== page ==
The Future Reality Tree (FRT) can be thought of as the inverse of the CRT. All of the undesirable effects that existed in the CRT are transformed into desirable effects, and the desirable future reality is proposed. The conflict is replaced with injections that won’t allow the conflict to exist. The injections are the actions, policies, or procedures that the organization will change in order to address the initial core conflict.

Like the CRT the FRT also incorporates feedback loops. The feedback loops in the FRT, however, work to continually lessen the problems and increase the desirable affects you are looking for. This is the initial stage of a solution, but at this point it is left unchallenged and operates as more of an idealist direction worth pursuing.

Negative Branch Reservations

In addressing change, one must also address risk. Up to any point change has not occurred because the risk associated with that change has not been eliminated. So we must address the risk, or there will be negative branches associated with the proposed solutions brought about by the FRT. Negative Branch Reservations (NBR) are the negative ramifications that come from instituting a proposed solution.

This is one of the easiest parts of the thinking process to complete; it is simply stating all the reasons a proposed solution won’t work. What are the worst things that can happen if an action is taken? What are the possible losses associated it? How will we ever survive not staying where we are?!? People naturally resist change, so you won’t have trouble here.

With all of the negative branches in place you begin to comb through the potential risks and set up measures to trim the negative branch. You set up the possible safety nets that will be required to eliminate the risk associated with the proposed change.   

The Prerequisite Tree

Now that we have a solution to our core conflict, the ideal future reality, and have brought to light all of the negative ramifications associated with change, it is time to iron out all of the bumps that will allow the strategy to be executed. The Prerequisite Tree (PRT) compiles the FRT, NBR, and a slew of other “prerequisites” needed to overcome obstacles that arise along the way. Identifying obstacles differs from identifying negative branches in that obstacles may simply be obtaining a license, or acquiring a resource, where as a negative branch is a ramification that comes as the result of change.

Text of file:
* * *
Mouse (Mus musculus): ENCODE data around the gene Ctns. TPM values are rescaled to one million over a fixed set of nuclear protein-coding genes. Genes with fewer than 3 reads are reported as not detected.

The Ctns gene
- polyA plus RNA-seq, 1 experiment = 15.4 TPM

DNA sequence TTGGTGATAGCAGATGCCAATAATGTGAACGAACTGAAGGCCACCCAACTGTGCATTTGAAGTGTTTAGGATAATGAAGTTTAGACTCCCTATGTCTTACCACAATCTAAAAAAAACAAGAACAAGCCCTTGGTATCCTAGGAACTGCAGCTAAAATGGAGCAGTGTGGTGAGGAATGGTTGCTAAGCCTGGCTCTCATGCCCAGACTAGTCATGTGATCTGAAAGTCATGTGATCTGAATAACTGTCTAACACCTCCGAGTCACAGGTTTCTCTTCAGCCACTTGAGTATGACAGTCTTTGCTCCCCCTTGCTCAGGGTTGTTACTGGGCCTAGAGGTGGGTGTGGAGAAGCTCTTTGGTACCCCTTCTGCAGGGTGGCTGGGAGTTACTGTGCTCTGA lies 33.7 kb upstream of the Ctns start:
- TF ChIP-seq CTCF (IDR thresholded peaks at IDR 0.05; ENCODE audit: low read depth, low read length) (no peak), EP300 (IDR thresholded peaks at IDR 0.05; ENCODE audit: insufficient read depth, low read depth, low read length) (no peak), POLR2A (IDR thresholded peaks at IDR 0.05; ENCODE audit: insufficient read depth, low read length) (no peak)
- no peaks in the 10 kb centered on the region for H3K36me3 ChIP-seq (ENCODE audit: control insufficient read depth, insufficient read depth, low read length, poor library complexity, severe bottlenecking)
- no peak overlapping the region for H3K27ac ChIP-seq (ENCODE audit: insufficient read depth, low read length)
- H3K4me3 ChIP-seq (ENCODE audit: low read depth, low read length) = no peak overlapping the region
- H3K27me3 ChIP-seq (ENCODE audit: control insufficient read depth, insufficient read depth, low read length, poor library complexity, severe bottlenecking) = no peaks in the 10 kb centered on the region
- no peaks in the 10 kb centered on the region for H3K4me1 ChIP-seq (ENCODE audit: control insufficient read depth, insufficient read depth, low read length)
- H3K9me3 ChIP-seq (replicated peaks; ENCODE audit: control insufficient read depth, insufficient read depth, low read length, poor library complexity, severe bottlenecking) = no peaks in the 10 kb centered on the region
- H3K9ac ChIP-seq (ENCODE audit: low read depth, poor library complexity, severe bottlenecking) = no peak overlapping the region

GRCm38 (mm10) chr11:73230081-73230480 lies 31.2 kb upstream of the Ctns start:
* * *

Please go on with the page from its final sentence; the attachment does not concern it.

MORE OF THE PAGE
The PRT uses necessity-based logic to define what is needed to accomplish the final objective. Unlike sufficiency-based logic, which accounts for what is sufficient to cause an outcome, necessity-based logic accounts for everything needed for an outcome. The PRT structure is such that each intermediate objective must be accomplished before the final objective can be achieved. Like in the NBR, many objections and prerequisites will arise, but the more that are accounted for, the more complete the final solution will be.

Transition Tree

The final step the Thinking Process is the Transition Tree (TRT). This is the sequential layout of how actions will be completed. The TRT will fill in the gaps between the intermediate objectives that were left by the PRT. The TRT in a way can be thought of as a step-by-step outline for others to use in order to transition from the current reality to the future reality.

I have been amazed at how effectively the thinking process can work in seemingly impossible situations. I have also been amazed at how much we don’t think through issues. In conducting a full thinking process, you begin to understand the number of assumptions we make in our thinking habits and begin to see how damaging those assumptions can be. Take the time to think through your situations and let us know what you find.

TJ

About TJ

Engineer and Entrepreneur